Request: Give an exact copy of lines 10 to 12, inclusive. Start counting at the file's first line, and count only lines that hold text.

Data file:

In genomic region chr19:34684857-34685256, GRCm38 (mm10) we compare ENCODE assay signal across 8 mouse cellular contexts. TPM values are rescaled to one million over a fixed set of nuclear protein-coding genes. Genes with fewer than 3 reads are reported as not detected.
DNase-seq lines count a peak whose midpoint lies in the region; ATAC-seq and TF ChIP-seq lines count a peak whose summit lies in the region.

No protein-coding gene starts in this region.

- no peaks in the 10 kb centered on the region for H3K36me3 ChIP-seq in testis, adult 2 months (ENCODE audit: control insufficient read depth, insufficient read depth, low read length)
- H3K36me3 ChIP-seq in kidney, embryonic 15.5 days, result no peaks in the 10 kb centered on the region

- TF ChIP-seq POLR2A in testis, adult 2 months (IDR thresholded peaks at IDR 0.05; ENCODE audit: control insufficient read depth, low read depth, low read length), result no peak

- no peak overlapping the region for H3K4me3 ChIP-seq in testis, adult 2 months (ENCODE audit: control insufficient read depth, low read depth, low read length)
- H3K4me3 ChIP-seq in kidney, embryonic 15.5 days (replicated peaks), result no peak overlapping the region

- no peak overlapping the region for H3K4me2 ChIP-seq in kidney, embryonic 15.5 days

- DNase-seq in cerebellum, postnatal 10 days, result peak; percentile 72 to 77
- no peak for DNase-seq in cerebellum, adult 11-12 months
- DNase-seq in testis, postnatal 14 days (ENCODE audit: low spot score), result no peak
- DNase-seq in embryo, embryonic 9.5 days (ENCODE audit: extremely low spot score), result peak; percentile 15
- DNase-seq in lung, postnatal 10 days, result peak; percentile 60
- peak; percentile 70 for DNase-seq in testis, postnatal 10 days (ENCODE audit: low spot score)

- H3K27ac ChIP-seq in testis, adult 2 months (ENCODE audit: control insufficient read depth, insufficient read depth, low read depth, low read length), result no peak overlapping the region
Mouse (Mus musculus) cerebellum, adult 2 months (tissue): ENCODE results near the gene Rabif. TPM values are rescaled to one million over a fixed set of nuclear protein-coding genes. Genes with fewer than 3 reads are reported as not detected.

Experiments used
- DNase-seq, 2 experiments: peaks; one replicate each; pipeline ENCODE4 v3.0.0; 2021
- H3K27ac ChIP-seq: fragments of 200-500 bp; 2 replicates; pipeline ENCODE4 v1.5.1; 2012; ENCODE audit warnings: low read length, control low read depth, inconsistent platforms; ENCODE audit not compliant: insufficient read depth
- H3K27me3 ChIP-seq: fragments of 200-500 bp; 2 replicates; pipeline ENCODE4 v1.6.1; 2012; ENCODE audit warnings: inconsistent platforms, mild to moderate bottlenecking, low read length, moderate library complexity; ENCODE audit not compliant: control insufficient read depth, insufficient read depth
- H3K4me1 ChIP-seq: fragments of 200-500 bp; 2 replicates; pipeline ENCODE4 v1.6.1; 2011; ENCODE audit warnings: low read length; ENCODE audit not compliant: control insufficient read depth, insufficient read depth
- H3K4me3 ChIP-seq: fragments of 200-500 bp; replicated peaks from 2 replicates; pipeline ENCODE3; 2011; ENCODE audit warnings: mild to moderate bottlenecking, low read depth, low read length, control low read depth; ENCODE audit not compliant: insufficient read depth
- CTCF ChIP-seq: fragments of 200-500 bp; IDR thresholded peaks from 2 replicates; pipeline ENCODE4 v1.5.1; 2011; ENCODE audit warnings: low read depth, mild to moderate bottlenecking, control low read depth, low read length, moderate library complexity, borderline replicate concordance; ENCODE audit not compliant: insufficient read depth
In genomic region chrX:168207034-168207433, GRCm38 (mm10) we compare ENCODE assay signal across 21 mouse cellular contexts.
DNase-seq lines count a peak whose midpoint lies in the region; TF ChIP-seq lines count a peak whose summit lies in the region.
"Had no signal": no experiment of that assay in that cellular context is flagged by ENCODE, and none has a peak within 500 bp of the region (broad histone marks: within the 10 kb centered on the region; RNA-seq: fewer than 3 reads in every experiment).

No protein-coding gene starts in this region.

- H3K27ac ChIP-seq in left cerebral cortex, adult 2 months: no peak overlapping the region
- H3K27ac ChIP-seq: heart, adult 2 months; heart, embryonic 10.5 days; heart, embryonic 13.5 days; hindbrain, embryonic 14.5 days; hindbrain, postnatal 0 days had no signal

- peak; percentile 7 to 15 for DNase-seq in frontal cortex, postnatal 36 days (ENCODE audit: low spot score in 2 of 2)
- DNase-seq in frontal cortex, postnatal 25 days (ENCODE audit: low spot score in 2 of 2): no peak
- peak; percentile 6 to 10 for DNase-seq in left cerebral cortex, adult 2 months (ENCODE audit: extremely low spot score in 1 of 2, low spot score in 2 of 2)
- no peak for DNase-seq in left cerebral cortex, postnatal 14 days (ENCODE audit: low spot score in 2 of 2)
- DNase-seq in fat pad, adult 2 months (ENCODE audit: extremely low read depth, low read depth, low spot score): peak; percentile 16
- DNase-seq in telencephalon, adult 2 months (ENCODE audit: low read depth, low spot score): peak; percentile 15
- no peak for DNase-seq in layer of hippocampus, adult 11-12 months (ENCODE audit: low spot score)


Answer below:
- DNase-seq in cerebellum, postnatal 10 days, result peak; percentile 72 to 77
- no peak for DNase-seq in cerebellum, adult 11-12 months
- DNase-seq in testis, postnatal 14 days (ENCODE audit: low spot score), result no peak